Part of our mandate includes advising government, policy makers and data users on appropriate standard and methods in data production and use. Thus, we are serious about being champions of data science and utilizing tech innovations to improve the accuracy, efficacy, and efficiency of our data collection & analysis processes.
This is something we will continue to engage all stakeholders in. We are also always updating our capacity for collecting, interpreting and analyzing data in order to accommodate this increasingly changing and complex environment. One of our major success areas in recent years has been in the area of Statistical Advocacy, which is essentially informing and educating the public on the work we do.
We have no doubt in our minds that this has increased both the knowledge and appetite for Nigerian data, locally and internationally. Literally, every day many of our staff are responding to one form of the data request, from walk-in requests to online requests. Sometimes we get as much as 200 requests in one day.
Therefore, I would like to say that the data knowledge gap is being bridged and NBS is playing a significant role in this area, even as we anticipate an expansion of interest in that area.
Sir, what are the pressing challenges affecting the operations of the NBS
As the national institution by law responsible for all official data, the authoritative source and custodian of all official data and coordinator of the National Statistics Office, it is our responsibility to advocate for the correct processes for producing and disseminating data, for the integrity of data, and for the use of data for evidence-based policy and decision making.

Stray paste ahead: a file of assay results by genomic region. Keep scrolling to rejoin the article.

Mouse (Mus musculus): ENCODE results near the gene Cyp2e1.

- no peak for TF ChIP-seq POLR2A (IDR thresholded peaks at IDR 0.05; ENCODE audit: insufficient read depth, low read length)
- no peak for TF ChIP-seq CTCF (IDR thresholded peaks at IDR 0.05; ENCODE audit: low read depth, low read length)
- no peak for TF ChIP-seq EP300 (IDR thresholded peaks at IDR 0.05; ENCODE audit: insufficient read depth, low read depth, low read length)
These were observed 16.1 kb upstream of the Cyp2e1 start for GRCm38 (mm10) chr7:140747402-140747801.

Accordingly, it is our responsibility to ensure data as essential as it is for growth and development isn’t mixed with ideology or politics (for or against).
To produce unbiased national statistics, NBS needs to be apolitical and committed to ideological neutrality. This ensures that data outputs are defensible, reliable and accessible not only to governments, but to the private sector, media, and citizens.
NBS has an inherently sensitive position and could be susceptible to internal and external pressures, but we believe reliable data is robust enough to stand on its own merits; therefore, we focus on maintaining our standards and methodologies, keeping to international best practices applied locally. It is also our responsibility to ensure that the data that is produced is accessible and relatively easily understood and interpreted.
That being said, we often see misinterpretations of our published data for various reasons – for example, some misuse statistics because they are neither willing nor prepared to face the reality illuminated by data. This is not a problem of statistics, but rather a problem of the ill-motive of the users of the data.
Another challenge is the issue of inadequate resources to fully carry out our work and produce the statistics needed by users. While this is not a new issue – it has improved slightly over the recent years – it is still nowhere close to what is required to build a robust and dynamic statistical framework for a country as strategic and important as Nigeria.
However, we do our best to utilize what has been allocated to us in the most efficient and useful manner, with the belief that our output is indeed the best advocate for more resources.
In terms of Cybersecurity, at least to protect the data which is in your custody, what measure is the NBS taking.
Cybersecurity is a focal issue for us at the NBS. By law, we are responsible for all data points collected by us, and legally we are liable for unnecessary and unqualified breaches of data. As a result, we have put in place the most affordable security systems in place to protect our data.
Naturally, these systems are reviewed and updated periodically, and our users and data suppliers can rest assured that any information handled by the NBS is protected to the best possible standards.